Rafferty Law, the son of the actors Jude Law and Sadie Frost, flew into New York City on Tuesday to attend Coach’s New York Fashion Week runway show. Then he quickly boarded a plane to go back to his hometown of London.
While he was in Manhattan for 24 hours, though, he filled up his schedule—sitting front row at the presentation, where Debbie Harry appeared for a surprise performance (Raff, who is a musician and plays guitar in the band Outer Stella Overdrive, posted Harry on his Instagram stories with the caption “My kinda music”), and celebrating a series of firsts. Like any Hollywood scion who comes of a certain age and begins to show his or her own artistic talents—Lila Moss following in her model mother Kate Moss’s footsteps, Maude Apatow, the daughter of Judd Apatow and Leslie Mann, making her “Euphoria” debut—23-year-old Raff is in the midst of his personal creative capitalization. He just wrapped filming the movie Twist, a modern-day interpretation of Charles Dickens’s Oliver Twist. Raff stars as Oliver, alongside Rita Ora (whom he’s rumored to be dating), and Michael Caine. He’s actively recording music and releasing videos with his band. And this week, he experienced New York Fashion Week for “the first proper time,” Raff said, standing backstage at Coach. But he isn’t a stranger to the world of fashion, necessarily—his mother ran the label Frost French, and Raff himself has modeled since he was 17, appearing in DKNY Men and Hugo Boss shows.
For now, his focus is on acting. Raff was initially approached by Twist director Martin Owen with an idea: tell the classic Dickens story, but make it 2020. At first, Raff wasn’t sure what part he’d play, but after reading the script, he settled into the starring role of Oliver, who’s been reconceived as a Parkour and graffiti enthusiast who runs around the streets of London.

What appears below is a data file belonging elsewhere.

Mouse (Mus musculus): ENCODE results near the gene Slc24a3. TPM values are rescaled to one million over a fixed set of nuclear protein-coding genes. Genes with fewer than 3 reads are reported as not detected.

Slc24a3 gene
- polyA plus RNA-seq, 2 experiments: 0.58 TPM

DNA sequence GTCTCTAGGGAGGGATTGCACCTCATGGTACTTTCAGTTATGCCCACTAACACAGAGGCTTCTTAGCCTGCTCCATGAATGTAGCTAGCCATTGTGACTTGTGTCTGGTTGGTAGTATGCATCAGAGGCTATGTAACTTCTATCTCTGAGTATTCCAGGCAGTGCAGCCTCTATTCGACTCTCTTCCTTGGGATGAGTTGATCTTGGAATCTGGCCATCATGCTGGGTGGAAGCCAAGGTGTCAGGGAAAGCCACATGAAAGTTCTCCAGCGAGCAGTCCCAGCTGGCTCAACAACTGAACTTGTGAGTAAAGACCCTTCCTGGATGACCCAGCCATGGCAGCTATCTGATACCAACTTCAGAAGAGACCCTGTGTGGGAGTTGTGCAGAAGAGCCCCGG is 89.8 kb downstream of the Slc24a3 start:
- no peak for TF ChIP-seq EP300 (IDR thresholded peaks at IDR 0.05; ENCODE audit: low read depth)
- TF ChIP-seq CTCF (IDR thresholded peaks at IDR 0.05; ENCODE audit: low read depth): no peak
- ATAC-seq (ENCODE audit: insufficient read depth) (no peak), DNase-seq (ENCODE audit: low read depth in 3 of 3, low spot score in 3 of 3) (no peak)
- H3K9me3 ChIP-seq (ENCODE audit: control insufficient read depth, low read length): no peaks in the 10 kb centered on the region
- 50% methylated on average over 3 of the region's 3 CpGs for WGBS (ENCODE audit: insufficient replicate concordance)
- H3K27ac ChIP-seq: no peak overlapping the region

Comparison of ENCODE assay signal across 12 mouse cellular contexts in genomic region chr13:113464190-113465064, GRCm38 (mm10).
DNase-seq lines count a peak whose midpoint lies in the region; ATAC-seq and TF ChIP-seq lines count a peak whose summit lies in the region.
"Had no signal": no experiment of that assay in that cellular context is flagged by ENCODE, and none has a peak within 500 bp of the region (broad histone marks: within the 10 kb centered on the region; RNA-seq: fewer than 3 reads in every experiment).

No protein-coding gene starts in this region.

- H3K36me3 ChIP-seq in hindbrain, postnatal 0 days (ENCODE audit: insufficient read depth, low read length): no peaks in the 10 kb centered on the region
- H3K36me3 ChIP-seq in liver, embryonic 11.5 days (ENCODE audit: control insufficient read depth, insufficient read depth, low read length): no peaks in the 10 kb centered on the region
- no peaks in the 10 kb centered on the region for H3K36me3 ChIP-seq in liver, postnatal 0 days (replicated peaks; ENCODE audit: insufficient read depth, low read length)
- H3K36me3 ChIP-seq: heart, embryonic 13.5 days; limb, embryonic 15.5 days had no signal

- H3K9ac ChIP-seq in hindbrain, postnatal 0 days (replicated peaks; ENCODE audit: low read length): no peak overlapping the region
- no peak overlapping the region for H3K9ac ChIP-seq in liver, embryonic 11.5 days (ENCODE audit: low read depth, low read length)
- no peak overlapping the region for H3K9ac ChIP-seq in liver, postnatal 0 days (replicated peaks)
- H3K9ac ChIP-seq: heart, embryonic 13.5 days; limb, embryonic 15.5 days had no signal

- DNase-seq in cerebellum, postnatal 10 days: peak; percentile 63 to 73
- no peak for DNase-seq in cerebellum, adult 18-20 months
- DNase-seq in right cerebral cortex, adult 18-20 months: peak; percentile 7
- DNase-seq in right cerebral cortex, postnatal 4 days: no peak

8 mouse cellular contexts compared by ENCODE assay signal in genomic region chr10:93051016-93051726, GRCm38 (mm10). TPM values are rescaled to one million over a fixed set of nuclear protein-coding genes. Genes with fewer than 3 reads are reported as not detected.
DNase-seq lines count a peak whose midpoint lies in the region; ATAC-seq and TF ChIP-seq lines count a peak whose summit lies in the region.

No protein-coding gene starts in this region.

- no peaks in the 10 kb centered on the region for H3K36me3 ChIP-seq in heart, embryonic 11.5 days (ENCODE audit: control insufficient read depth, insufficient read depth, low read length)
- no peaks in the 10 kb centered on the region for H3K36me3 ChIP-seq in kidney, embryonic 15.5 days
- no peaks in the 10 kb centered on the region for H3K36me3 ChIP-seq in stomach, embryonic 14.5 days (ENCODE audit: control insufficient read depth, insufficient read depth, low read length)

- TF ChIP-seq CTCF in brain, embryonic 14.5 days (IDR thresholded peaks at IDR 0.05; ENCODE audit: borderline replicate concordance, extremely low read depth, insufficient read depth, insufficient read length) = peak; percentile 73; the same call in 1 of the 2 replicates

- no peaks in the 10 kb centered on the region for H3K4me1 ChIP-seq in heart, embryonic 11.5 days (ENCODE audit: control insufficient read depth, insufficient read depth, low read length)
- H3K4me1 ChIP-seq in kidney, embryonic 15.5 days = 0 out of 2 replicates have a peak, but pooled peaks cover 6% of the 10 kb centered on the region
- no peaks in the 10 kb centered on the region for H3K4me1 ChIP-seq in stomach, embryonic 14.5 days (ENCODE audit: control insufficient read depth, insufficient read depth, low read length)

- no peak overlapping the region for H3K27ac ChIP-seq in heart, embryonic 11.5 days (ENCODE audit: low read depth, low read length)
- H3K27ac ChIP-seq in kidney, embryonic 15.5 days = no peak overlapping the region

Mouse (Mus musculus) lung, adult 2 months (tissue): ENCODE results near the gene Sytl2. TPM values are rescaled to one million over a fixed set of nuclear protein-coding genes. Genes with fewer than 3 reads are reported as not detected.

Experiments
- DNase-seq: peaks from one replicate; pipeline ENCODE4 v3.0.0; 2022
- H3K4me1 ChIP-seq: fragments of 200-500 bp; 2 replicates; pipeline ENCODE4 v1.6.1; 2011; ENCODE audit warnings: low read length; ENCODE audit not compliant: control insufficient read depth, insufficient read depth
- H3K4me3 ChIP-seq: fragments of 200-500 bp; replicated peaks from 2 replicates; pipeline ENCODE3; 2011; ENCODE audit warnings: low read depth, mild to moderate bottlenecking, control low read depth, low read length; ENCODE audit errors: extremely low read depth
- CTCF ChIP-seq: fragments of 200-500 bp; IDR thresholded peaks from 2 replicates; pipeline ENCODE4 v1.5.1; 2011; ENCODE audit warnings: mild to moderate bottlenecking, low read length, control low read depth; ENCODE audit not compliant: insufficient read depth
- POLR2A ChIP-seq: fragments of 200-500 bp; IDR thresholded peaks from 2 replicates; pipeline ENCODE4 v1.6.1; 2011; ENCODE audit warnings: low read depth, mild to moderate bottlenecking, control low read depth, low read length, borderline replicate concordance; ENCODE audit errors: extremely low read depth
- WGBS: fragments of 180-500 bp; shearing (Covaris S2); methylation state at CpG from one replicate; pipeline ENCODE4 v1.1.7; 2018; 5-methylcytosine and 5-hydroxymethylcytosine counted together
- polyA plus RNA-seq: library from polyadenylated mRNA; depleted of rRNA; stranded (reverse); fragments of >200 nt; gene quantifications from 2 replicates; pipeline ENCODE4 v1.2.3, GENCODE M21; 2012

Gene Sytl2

“I was training for that everyday,” Raff said. In person, he’s polite, reserved, and has a raspy voice. He’s a near–spitting image of his father, but with a rounder, more boyish face. “So I was getting up, I reckon, 4:30 in the morning, in the [hair and makeup] chair for 6 a.m, on set for 7:30 a.m. Then we filmed all around London, different locations on rooftops, little back alleyways, and I got to see parts of the city I’d never seen before. Some days, it would be up on a rooftop, freezing cold, hardcore. Other days, it would be in Fagin’s Lair.”
While he was working on Twist, Raff remained relatively focused on the task at hand, given that it was his first movie set and he didn’t “want to muddle my mind too much.” But on days off, he’d rehearse with his band. “I was still constantly in conversation with the band on our WhatsApp chat,” he said, noting that modeling, acting, and making music each scratch a different creative itch, and fulfill independent artistic needs within him. “Right now, I love doing all three: modeling, acting, and music. I don’t want to be greedy, but I do love doing all three so much. Now, because I’ve had some time while Twist is in the edit, I’ve been back in the studio recording. Music, for me, has always been really relaxed, and I do it because I really enjoy doing it. I don’t do it for anyone else. But working on such a big set and the pressure being on, if you come on set and you’re not prepared, or you’re not taking it seriously, you’re wasting everyone’s time. I think I’ve taken that kind of pressure into my music and into the fashion world—when it’s showtime, that’s time to focus. I learned a lot about myself, like when the pressure calls, I can step up.”
When Raff first told his parents he’d decided to take on the Twist project, he said they supported him heartily.
“When work’s work, they let me do my own thing,” he said.
But a few days before he was scheduled to go on set, the weight of the job and what was to come hit him like a Mack Truck.
“I was like, Oh my God, this is actually happening. I went to my dad, and the only advice he gave me was just to stay relaxed. He was like, ‘Look, make sure you’re comfortable, and then also make sure you get on with everyone on set, and are polite and friendly.’”
It helped that Raff’s costar Caine was fairly laid-back, surely a product of being a seasoned player in the game.
“Michael’s so funny and witty, he’s always up for telling a one-liner or having a laugh,” Raff said. “What I mainly picked up from working with such experienced and talented people was how relaxed they are when it’s not ‘action.’ Making an effort to get on with everyone, and make yourself known and know everyone’s names, and being a fun person to be around. It was really nice for me, coming into my first film to feel comfortable and feel like part of a team straight away. I never really got the other end of it. But I can imagine if it’s quite a hostile environment, then when it’s time to work, you can’t give your best performance. You need to feel like everyone’s in it for you, rather than everyone’s judging you. If that’s the case, then you’re really under pressure.”